Feb. 10: 96 new deaths & 908 cumulative deaths

I mean … c’mon, man.

I just gave you a ridiculously naive and idiotic model of “Progress in the War against Coronavirus!”, and it’s incredibly predictive for the reported data on a daily basis for a nation of 1.4 billion people in the throes of an unimaginable public health crisis.

>>>> END

After reading this, I knew I couldn’t rely on the government numbers or any media channels that are politically biased. I would have to curate my own news.


Source: Dr. Jennifer Nuzzo as Guest on Public Health On Call Podcast

  • Hand hygiene is extremely important. Wash your hands!
  • Hand Sanitizer is a convenient alternative to soap & water, but not a sufficient replacement.
  • We can expect this virus to expand into all communities across the USA
  • Additional risks to pregnant women have not yet been proven, but it’s a huge unknown.
  • I read a conflicting argument saying Coronavirus cannot be passed on to a fetus.
  • Face masks are best used by those that are already sick & healthcare workers
  • There’s no strong evidence to say this virus will disappear in warmer months
  • Get a flu shot if you haven’t already! Vaccination will not prevent you from getting sick, but it can reduce serious illness, hospitalization, and death. Need to reduce the number of flu cases in the health system in order to better focus on COVID-19 cases.
  • Droplet Transmission: sneezes and coughs are the main forms of transmitting this virus. Safe distance is considered to be ~6 feet. The droplets do not float in the air. They fall to the ground. The droplets can live on surfaces anywhere from a few hours to a few days depending on the surface.

Source: Infectious Disease Expert Michael Osterholm as Guest on Joe Rogan Experience Podcast

  • In the span of just 3 weeks, Italy went from being completely normal to basically shutting down the country. These infectious diseases spread incredibly quickly.
  • Primary risk factor for dying from COVID-19 is old-age, but that doesn’t mean it’s an “old person’s disease”.
  • Other primary risk factors are:
  • smoking, obesity, comorbidities, compromised immune system
  • Incubation Period is ~4 days.
  • Incubation Period: Time that passes between the moment the virus is contracted and a patient starts showing symptoms
  • In China, only 2.1% of cases were children under 18 years of age. One study shows children are getting infected with the virus, but aren’t getting sick.

Source: Twitter: @HelenBranswell, @YaschaMounk, @Missy_Ryan, @tferriss

My Approach:

The single most important practice for me across all fields of life is differentiating what’s in my control and what’s not. In a truly viral situation like this, the only thing I can control is how I respond.

I need to identify the risks, create an action plan, and behave accordingly. I won’t be foolish enough to believe I can be the exception, or my family will be spared.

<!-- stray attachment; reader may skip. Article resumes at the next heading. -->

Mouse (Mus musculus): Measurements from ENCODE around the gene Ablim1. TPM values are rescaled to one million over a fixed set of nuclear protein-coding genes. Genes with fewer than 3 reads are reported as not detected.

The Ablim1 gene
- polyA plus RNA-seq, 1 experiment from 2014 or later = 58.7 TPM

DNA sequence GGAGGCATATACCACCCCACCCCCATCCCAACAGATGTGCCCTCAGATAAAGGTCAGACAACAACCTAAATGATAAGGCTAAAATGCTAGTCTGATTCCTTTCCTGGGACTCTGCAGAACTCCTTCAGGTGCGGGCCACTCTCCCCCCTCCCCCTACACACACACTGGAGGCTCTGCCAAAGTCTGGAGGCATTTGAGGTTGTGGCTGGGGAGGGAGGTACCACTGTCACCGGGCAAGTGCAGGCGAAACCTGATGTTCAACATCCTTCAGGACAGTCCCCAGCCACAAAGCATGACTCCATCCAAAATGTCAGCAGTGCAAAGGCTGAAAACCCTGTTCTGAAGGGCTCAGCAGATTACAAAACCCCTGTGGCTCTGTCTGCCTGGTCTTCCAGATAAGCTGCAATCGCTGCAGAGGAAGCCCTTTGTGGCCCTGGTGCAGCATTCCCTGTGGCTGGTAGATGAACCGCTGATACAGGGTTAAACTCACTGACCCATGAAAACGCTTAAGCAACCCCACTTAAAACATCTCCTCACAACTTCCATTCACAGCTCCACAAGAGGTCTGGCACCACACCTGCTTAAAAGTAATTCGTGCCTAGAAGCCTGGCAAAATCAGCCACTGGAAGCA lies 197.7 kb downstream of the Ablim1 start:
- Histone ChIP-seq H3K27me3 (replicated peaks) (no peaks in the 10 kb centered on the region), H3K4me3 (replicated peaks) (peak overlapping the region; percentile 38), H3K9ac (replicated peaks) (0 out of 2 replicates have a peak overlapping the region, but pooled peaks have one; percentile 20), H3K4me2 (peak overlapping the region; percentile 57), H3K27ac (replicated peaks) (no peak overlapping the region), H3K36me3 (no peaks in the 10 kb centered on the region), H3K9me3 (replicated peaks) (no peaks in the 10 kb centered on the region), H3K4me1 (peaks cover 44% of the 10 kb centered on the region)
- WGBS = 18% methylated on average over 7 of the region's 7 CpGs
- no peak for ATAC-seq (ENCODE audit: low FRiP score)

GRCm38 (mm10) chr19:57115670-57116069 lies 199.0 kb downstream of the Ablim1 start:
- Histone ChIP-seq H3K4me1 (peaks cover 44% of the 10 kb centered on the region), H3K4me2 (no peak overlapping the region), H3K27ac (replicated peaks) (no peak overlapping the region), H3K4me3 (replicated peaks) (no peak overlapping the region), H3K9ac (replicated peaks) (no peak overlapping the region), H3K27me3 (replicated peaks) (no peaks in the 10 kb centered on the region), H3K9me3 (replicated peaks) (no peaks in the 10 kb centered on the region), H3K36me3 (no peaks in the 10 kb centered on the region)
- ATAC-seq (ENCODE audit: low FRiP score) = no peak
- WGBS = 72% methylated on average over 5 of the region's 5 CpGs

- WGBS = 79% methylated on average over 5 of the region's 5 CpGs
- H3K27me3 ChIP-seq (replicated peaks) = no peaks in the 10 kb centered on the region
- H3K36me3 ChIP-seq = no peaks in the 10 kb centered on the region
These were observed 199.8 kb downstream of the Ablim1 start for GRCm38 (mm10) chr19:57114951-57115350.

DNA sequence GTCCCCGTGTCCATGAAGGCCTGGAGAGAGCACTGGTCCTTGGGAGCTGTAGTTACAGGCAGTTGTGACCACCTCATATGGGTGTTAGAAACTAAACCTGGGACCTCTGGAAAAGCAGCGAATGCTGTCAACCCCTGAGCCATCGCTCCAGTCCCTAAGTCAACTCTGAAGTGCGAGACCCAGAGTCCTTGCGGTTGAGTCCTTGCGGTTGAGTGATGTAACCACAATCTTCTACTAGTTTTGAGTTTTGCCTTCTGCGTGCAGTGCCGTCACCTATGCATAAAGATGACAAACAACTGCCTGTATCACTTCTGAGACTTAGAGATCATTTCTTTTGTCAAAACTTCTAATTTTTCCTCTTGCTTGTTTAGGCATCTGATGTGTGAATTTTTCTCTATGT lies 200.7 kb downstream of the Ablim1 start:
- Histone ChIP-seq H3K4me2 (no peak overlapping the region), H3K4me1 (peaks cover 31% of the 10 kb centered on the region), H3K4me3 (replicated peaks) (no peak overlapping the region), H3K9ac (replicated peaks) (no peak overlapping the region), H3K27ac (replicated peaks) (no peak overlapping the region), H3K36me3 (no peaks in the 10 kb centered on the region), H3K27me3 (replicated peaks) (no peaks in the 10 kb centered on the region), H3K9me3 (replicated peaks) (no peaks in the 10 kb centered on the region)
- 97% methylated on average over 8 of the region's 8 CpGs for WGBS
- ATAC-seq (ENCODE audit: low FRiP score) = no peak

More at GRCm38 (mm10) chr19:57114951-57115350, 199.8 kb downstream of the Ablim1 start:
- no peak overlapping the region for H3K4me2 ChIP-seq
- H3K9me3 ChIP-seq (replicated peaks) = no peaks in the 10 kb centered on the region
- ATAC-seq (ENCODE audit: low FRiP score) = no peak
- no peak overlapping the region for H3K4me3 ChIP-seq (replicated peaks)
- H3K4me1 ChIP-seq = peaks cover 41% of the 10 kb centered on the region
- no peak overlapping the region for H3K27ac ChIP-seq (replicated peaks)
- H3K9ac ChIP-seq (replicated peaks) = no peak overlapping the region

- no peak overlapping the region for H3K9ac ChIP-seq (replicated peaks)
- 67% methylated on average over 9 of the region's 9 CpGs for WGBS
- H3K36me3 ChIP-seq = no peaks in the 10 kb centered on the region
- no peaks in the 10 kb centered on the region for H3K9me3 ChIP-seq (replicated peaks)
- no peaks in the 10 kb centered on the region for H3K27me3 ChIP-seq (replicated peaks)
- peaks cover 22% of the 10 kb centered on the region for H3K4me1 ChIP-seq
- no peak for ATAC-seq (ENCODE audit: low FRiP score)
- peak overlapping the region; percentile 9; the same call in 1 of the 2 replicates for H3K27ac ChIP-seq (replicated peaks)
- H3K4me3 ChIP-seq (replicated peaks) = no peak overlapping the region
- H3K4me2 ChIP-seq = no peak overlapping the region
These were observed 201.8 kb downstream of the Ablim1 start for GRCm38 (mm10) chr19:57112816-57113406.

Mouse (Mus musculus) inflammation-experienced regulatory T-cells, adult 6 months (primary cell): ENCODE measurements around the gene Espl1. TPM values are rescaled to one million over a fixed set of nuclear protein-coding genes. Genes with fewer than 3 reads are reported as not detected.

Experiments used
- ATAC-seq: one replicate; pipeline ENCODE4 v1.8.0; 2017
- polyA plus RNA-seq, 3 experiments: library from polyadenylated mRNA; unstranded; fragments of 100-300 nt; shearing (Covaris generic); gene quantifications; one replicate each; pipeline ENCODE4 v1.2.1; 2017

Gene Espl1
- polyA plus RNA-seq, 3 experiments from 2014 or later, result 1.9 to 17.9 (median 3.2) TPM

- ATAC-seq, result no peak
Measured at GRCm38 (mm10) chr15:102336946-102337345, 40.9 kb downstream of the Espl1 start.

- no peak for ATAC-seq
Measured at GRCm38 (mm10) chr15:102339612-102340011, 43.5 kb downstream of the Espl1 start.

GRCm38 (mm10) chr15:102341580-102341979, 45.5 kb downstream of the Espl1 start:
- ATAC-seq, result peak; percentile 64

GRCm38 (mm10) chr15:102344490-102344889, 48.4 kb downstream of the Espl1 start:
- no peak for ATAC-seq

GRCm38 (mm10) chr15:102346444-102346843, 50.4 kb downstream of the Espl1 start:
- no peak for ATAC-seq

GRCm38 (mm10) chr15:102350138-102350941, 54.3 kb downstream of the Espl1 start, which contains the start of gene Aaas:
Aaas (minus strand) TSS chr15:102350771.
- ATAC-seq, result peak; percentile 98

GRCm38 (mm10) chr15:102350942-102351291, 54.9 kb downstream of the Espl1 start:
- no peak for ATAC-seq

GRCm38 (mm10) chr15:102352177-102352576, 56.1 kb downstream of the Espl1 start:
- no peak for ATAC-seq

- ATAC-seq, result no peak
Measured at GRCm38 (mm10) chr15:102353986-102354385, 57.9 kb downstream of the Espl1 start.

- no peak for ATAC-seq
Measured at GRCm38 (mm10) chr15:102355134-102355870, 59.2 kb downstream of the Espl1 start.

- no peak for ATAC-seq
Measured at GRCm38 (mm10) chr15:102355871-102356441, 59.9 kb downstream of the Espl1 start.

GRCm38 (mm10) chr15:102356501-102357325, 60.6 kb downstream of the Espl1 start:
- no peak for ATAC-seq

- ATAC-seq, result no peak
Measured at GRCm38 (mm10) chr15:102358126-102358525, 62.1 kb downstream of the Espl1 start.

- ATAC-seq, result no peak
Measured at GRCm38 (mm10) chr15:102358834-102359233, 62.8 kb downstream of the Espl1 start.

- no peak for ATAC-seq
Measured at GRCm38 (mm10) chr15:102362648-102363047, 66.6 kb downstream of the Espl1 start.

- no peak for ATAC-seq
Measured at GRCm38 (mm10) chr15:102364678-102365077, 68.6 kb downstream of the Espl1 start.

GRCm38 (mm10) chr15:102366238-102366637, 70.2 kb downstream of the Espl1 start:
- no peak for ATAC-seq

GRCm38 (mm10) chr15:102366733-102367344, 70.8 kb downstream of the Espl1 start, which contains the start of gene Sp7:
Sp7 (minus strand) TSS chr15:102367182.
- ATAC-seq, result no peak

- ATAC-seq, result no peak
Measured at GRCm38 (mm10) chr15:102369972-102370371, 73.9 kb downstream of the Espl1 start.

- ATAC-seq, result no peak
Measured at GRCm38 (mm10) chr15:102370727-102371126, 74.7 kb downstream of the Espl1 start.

At the same time, no single individual can accomplish “flattening the curve” by themselves. We must collectively act right. Only then, will any difference be realized.

I hope you join me in the Thoughtfully Over Reactive crowd. Here’s what I’ll be doing for the following few weeks:

  • I’ll consider COVID-19 "more dangerous until proven safe," not "safe until proven more dangerous."
  • I’ll do my best to follow social distancing guidelines set forth in this article.
  • I’ll encourage my friends, family, and colleagues to avoid traveling, public gatherings, etc.
  • I’ll encourage my parents and grandmother to stay at home as much as possible over the next few weeks.
  • I’ll curate my own news.
  • I’ll be vigilant about keeping my hands clean, not touching my face, and sneezing or coughing into tissues or napkins.
  • I’ll cancel or postpone events, or make them remote if possible.
  • I won’t waste this time. Staying at home for a few weeks is a good excuse to be unproductive. I’ll focus on being more creative.
  • I won’t panic. I’ll continue to self educate and rely on trusted resources.
  • I’ll try to help others in more precarious situations.
  • Finally, I’ll prepare for the worst. Dia and I stocked up on 30 days worth of food and supplies. If I’m wrong, we’ll laugh and make our way through these resources over the coming months.

The cost of being prepared and wrong is much less than the cost of being unprepared and wrong.

More Reading Material:

Coronavirus by Tomas Pueyo: This article has been read 24M+ times in the past week. Great for understanding and visualizing the data.

Response to COVID-19 in Taiwan by C. Jason Wang, MD, PhD: Taiwan is 81 miles off the coast of mainland China and was expected to have the second highest number of cases of (COVID-19). It didn't turn out that way.

Why ‘Flattening the Curve’ May be the World’s Best Bet to Slow the Coronavirus by Helen Branswell:

“On any normal day, health systems in the United States typically run close to capacity. If a hospital is overwhelmed by Covid-19 cases, patients will have a lower chance of surviving than they would if they became ill when the hospital’s patient load was more manageable.”